I know we haven't even played a game yet, or even held a practice for that matter, but the adrenaline was flowing Wednesday evening when Steve Sarkisian and his staff announced their first class of signees to over 700 loyal followers.
The Don James Center of Husky Stadium was buzzing with energy and the electricity was like being in a locker room before a game. It was definitely the most positive and uplifting thing related to Husky Football since the Rose Bowl victory of 2001. It never felt better to be a Husky and to see and feel the excitement in that crowded room left everyone smiling and optimistic.
It's was like the whole program was coming out of the dark and into the light. Once coach Sarkisian took the mic from KJR host, Dave 'Softy' Mahler, it was like a pregame speech. As each assistant took his turn to speak, the momentum just seem to build. By the time crowd favorite Nick Holt took over, everyone was so engaged and it didn't matter if the recruits were any good or not. You just felt it. You knew this was indeed a new beginning and that eventually this program was going to turn. We finally had a leader to believe in.
Coach Sarkisian immediately reminded the crowd that nobody in his group was 0-12 last year. Introducing coach TBA, the new receivers coach, got the first laugh, and then it simply built from there. By the time the program ended many wanted to suit up right there and then. Bring on the LSU Tigers, 'cause this house is ready to rock.
Pass the Kool-Aid to me one more time because I'm ready to drink it all.
Sarkisian introduced his staff and each took a turn showing highlights of the recruits that will play for them. A class of 18 new Huskies were introduced, including 6 JC transfers: It included two from the state of Washington, two from Hawaii, and the rest from California. It was heavy on defensive players, with 11 to 12 slated for that side of the ball. Considering the Huskies were last in the conference in team defense, giving up over 451 yards per game, signing that many appears to address one of their most significant needs.
I would guess that at least a half dozen will be used next year, with the majority probably red-shirting. Although the class was heavy on defensive players, the punter, Will Mahan, probably will emerge as the first to play. Rated as the number-one JC punting prospect in the nation by former UCLA kicker Chris Sailer, Mahan is certain to hit the field early. He may not have a thunder leg, but he is extremely quick and very accurate (16 of his 35 punts fell within the opponent's 20-yard line).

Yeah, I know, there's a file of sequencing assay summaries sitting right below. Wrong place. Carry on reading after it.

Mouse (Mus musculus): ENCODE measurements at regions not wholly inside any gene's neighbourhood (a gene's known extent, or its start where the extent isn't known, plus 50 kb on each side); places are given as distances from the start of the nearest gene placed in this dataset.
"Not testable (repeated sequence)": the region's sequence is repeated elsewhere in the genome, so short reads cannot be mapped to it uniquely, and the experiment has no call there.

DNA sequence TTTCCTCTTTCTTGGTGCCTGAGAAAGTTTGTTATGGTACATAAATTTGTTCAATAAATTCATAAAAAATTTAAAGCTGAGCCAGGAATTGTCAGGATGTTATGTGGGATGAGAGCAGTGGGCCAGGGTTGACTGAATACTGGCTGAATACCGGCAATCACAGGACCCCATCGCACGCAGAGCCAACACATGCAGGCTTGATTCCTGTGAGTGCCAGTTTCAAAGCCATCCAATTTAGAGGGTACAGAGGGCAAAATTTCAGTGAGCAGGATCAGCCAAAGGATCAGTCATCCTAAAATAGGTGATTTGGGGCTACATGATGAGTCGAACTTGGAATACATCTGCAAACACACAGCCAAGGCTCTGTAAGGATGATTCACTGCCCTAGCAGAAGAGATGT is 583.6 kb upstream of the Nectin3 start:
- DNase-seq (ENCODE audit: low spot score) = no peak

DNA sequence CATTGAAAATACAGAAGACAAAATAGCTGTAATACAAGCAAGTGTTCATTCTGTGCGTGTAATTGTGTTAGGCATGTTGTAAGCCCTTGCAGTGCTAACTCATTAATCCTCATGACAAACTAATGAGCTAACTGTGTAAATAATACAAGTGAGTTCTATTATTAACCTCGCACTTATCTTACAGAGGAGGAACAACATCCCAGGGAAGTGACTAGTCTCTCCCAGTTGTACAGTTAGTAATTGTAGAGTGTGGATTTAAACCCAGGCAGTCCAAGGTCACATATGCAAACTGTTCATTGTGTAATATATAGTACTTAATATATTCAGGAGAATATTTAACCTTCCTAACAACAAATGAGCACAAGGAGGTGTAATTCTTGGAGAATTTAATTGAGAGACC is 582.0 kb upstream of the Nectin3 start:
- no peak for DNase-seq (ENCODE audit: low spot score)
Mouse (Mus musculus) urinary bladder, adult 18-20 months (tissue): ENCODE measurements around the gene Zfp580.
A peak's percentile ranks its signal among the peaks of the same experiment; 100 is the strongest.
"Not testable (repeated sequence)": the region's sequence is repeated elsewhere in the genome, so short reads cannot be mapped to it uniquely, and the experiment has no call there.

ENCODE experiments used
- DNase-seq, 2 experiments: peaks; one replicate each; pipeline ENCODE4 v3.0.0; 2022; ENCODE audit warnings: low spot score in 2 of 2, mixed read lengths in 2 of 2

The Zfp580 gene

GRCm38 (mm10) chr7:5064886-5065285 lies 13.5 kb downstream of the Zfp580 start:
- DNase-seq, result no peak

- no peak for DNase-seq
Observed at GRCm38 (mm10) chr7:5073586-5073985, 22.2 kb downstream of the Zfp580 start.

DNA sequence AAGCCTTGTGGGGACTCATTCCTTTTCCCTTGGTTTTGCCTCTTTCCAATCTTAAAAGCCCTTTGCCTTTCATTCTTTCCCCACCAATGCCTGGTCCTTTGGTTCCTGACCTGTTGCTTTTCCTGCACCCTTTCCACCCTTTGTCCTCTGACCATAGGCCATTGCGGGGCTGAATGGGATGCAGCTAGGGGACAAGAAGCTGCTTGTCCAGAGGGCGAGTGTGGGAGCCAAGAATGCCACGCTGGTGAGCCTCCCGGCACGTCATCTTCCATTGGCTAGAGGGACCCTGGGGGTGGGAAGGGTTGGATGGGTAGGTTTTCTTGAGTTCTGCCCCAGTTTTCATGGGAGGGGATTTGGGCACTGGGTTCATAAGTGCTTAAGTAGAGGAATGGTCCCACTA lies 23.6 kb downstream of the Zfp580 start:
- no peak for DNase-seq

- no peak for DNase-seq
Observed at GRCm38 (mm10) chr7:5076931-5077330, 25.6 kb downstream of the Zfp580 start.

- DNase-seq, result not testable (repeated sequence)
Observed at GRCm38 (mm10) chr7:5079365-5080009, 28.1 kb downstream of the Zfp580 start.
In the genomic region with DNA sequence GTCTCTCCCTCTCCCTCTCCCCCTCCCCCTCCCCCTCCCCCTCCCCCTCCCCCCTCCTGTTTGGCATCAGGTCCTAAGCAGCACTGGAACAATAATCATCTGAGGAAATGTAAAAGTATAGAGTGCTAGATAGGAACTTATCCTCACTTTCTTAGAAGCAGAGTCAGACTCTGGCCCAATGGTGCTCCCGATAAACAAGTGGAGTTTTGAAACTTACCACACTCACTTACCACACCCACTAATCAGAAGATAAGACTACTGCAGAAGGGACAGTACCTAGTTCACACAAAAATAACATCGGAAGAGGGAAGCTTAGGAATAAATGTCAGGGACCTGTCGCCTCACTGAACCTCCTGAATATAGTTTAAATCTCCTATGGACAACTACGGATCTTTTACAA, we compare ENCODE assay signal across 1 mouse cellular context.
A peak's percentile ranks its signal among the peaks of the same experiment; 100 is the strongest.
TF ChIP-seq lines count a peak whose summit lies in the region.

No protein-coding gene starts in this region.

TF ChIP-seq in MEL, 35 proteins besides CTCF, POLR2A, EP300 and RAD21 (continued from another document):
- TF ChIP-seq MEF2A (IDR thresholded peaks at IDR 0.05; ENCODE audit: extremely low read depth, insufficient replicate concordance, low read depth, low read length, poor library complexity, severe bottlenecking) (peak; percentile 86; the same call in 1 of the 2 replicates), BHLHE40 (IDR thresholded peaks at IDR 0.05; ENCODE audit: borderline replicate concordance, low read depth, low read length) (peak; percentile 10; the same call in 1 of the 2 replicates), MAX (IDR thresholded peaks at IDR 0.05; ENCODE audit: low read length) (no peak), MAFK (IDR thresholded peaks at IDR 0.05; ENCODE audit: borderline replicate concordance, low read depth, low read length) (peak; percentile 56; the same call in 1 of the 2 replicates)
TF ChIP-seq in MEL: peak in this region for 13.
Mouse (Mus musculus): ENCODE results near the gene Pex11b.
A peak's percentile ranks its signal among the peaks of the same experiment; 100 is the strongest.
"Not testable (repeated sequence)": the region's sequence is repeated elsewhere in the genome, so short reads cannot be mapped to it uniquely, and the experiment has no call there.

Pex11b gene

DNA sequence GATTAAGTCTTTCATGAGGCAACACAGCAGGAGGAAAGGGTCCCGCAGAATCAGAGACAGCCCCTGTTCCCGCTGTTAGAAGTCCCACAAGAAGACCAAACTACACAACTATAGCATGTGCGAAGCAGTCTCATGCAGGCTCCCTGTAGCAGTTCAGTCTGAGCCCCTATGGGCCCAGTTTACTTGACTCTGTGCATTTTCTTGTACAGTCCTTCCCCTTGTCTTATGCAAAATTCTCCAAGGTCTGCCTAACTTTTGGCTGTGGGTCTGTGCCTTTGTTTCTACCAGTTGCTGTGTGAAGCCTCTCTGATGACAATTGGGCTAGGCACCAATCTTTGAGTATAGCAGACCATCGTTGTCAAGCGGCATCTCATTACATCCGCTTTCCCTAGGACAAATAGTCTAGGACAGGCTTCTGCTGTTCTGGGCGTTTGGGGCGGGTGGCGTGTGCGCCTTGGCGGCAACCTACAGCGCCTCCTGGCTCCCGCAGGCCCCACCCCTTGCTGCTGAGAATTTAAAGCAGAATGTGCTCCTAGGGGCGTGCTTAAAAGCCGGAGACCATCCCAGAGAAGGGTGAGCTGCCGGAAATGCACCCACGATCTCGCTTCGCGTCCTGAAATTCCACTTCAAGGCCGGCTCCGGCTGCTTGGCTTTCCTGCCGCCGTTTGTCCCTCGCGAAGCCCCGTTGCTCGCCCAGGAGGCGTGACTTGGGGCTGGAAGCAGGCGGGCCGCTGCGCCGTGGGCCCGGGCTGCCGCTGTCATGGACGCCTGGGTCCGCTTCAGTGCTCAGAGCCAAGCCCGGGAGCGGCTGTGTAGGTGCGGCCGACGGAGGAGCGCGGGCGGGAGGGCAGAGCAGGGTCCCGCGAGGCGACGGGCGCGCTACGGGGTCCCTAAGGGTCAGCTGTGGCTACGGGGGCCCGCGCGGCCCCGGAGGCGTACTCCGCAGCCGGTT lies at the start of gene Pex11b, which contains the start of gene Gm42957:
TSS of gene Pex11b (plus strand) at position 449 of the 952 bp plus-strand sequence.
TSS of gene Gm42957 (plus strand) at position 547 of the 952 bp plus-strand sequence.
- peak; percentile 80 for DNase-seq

They only signed one offensive lineman, Daniel Mafoe, who at 6-foot-3 and 340 pounds out of El Camino College, will certainly help in replacing the departures of Juan Garcia and Casey Bulyca. Mafoe played left tackle, but will certainly help somewhere along the offensive front. He reminded me of a road grader as he came off the ball and appears to be very powerful. The coaches will need to bring in a full line this time next year and it sounds as though the state of Washington has a much bigger crop coming up.
They also only signed one receiver, James Johnson, but he looks big time. Along with quarterback Keith Price, they appear to be the most athletic kids in the class. Both are really quick and Johnson was just as good on the defensive side of the ball.
One of the two Hawaiian kids, Semisi Tokolahi, at 6-foot-2 and 320 pounds, looked like a clone to Mafoe but even quicker. He actually played some fullback in high school and was really quick for a man his size.
With the graduation of Michael Gottlieb and Walt Winter at tight end, the Huskies immediately addressed that need by signing three more tight ends in Dorson Boyce, Marlion Barnett, and Kimo Makaula. Makaula actually played quarterback in high school but at 6-foot-2 and 240 pounds, he could end up playing anywhere. Boyce, a JC kid out of Allan Hancock College, appears to be ready to help immediately as a blocker and is already 250 pounds.